IndieReader reported, and several authors have confirmed, that PubSlush sent out an email on Thursday which announced the abrupt closure. No reason was given, although PubSlush did say that “We want to thank you for your constant support of Pubslush through the years and we wish you the best of luck in your business”.
The news has left authors scrambling to – well, I would not say that any author was scrambling.
The news hasn’t caused much of a ruckus on Twitter (that might be an indicator of just how little business PubSlush has been doing), although I did find one author who planned to eventually find a replacement platform for pre-orders.
Launched in September 2011, PubSlush Press was originally intended to be a crowd-sourced publisher. Authors could submit a sample, and if accepted by PubSlush it would be promoted on the site. If the project picked up enough backers then PubSlush would publish the book and distribute the pre-sales.
While that sounds like a workable idea, Victoria Strauss of Writers Beware read the fine print when PubSlush launched and found many questionable contract terms and misleading claims, many of which remained unchanged even after Strauss publicly criticized PubSlush.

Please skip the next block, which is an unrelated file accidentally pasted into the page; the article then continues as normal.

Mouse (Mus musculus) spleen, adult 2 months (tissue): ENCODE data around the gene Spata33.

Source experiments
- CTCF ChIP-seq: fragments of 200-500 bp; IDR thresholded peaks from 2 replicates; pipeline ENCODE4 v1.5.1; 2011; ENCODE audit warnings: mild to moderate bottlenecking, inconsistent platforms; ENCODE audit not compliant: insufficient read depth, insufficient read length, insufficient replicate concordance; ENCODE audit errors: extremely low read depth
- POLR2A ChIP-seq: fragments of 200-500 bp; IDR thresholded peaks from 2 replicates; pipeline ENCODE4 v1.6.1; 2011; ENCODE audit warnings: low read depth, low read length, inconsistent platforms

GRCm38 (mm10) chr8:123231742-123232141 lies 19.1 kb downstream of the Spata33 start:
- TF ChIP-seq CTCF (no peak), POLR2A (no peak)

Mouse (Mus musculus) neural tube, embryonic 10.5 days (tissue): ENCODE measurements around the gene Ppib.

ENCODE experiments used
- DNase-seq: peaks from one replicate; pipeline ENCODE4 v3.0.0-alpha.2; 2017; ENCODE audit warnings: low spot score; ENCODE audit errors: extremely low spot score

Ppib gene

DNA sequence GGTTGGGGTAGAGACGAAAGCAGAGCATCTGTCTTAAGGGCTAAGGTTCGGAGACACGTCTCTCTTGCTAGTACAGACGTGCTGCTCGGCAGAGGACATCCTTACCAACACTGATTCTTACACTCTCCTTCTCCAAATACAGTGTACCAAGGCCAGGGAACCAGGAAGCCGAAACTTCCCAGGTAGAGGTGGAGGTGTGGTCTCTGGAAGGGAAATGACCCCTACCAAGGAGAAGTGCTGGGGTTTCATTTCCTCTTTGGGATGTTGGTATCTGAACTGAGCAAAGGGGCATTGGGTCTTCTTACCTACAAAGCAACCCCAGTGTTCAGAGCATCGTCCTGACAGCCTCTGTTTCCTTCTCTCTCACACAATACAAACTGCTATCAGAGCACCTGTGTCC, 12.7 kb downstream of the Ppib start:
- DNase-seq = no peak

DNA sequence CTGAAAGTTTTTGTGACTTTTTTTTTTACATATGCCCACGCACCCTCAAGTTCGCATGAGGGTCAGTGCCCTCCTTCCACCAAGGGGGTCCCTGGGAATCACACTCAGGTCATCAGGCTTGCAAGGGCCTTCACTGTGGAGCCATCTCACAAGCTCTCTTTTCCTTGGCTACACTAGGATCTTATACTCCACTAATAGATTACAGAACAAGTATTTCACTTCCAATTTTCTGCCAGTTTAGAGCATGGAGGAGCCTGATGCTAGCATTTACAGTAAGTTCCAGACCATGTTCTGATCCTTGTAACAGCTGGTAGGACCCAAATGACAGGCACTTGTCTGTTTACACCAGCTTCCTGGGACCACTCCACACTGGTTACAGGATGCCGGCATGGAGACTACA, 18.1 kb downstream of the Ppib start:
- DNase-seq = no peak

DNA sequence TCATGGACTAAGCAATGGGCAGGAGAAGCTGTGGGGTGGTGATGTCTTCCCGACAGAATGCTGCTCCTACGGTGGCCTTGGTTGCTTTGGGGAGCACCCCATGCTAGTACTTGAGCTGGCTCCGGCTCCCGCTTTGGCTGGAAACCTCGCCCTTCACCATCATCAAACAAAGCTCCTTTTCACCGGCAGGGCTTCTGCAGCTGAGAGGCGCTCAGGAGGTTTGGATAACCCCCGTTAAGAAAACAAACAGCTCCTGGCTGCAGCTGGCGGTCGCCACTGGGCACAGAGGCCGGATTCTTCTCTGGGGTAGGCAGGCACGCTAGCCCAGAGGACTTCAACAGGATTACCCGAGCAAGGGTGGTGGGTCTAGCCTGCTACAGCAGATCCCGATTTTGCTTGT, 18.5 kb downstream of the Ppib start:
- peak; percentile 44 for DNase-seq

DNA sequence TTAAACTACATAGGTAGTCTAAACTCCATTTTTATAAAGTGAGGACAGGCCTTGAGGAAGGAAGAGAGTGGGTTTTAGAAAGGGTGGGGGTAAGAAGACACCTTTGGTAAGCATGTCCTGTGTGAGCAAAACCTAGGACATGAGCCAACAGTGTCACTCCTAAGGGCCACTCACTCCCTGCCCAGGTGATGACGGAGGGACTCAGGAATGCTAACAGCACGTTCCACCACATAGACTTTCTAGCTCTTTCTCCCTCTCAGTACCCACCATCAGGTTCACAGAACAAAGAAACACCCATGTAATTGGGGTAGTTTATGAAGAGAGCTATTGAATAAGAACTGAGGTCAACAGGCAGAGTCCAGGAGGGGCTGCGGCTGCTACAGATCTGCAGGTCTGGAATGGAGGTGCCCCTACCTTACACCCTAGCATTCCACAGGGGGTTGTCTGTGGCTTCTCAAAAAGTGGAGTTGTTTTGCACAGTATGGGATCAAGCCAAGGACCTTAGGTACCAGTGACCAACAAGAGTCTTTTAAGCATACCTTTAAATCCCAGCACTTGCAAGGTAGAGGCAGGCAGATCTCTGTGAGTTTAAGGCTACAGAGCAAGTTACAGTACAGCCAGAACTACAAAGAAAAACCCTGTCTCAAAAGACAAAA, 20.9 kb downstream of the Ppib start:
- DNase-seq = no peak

According to PW, in July 2012 PubSlush shifted away from publishing books to simply crowd-funding them. To the best of my knowledge PubSlush continued as a crowd-funding right up until it decided to close.
Aside from the issues raised when it launched, PubSlush did not draw much attention in the press in the following three years, and according to one author it did not do much business, either.
Caren Gussoff reviewed PubSlush for the SFWA blog last October. Her opinion was generally good but she did not that the site wasn’t terribly busy:
Frankly, once I’d annoyed my social network and email lists about my campaign, and begged them to share with their networks, that was about all the exposure I could wring out of it. … Pubslush gets virtually 0% of the “stranger browsing” traffic that Kickstarter does. So, though my project was findable, there was no one to find it. In fact, every single contributor to my campaign — except one — was directly associated to me by first or second degree, and I feel fairly confident that if I did some sleuthing, the one stranger is also associated…I just don’t immediately recognize his name.
It sounds like authors would be better off at one of the major crowd-funding sites, doesn’t it?
That’s not just an idle question; PubSlush is survived by several competitors with similar models, including Pentian and Inkshares. And to make matters more interesting, both of those companies use a model very similar to the idea that PubSlush discarded in 2012.
image by Guzmán Lozano